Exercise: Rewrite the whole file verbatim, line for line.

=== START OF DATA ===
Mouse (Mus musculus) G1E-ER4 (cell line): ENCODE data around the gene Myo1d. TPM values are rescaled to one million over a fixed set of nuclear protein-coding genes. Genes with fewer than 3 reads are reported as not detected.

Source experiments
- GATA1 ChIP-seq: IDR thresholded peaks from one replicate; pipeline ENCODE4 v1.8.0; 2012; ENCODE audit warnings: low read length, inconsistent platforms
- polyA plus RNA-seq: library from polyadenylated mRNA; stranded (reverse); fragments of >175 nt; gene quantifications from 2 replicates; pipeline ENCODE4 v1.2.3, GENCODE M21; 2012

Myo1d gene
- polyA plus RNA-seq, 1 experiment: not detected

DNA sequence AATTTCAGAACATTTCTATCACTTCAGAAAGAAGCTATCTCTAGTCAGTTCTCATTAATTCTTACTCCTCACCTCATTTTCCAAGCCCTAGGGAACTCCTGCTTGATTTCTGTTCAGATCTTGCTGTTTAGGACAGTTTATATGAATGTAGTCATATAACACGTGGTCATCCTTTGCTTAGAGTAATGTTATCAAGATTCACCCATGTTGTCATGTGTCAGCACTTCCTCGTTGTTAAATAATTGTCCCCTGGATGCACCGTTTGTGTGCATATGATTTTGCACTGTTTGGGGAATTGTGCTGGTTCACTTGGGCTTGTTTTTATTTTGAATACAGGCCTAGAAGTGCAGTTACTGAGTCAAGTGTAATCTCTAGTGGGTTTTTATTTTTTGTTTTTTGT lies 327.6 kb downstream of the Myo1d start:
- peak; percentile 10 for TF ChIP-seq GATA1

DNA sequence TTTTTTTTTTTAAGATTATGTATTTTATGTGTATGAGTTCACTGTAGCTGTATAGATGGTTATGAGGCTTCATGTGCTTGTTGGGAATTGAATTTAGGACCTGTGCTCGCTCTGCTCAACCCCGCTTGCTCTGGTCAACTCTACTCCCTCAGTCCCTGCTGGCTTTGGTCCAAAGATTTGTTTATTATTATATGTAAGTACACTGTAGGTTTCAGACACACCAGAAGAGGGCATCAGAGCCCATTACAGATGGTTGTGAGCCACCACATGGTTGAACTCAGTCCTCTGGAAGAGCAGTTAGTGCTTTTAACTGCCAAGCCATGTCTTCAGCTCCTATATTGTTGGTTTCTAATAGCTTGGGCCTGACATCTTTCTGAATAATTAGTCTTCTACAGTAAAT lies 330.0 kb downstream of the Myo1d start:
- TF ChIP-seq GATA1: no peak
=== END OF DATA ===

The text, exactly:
Mouse (Mus musculus) G1E-ER4 (cell line): ENCODE data around the gene Myo1d. TPM values are rescaled to one million over a fixed set of nuclear protein-coding genes. Genes with fewer than 3 reads are reported as not detected.

Source experiments
- GATA1 ChIP-seq: IDR thresholded peaks from one replicate; pipeline ENCODE4 v1.8.0; 2012; ENCODE audit warnings: low read length, inconsistent platforms
- polyA plus RNA-seq: library from polyadenylated mRNA; stranded (reverse); fragments of >175 nt; gene quantifications from 2 replicates; pipeline ENCODE4 v1.2.3, GENCODE M21; 2012

Myo1d gene
- polyA plus RNA-seq, 1 experiment: not detected

DNA sequence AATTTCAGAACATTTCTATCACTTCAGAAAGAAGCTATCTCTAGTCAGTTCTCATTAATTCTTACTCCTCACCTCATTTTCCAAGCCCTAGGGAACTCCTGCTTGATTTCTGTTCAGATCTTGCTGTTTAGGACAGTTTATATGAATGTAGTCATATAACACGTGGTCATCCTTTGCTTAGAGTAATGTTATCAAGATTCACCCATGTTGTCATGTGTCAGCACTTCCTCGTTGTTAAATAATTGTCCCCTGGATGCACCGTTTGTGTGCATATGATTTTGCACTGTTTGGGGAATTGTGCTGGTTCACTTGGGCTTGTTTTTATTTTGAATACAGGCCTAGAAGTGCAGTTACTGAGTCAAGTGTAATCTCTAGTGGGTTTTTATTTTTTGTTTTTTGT lies 327.6 kb downstream of the Myo1d start:
- peak; percentile 10 for TF ChIP-seq GATA1

DNA sequence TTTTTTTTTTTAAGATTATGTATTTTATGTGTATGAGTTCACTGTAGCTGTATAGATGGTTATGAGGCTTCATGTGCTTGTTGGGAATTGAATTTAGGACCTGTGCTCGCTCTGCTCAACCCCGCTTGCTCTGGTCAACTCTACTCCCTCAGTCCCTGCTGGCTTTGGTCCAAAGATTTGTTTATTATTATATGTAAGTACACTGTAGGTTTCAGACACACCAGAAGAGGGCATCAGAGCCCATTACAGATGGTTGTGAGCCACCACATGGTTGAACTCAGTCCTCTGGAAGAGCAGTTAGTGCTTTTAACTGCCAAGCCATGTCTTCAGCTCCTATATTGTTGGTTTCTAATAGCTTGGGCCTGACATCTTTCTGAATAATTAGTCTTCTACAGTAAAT lies 330.0 kb downstream of the Myo1d start:
- TF ChIP-seq GATA1: no peak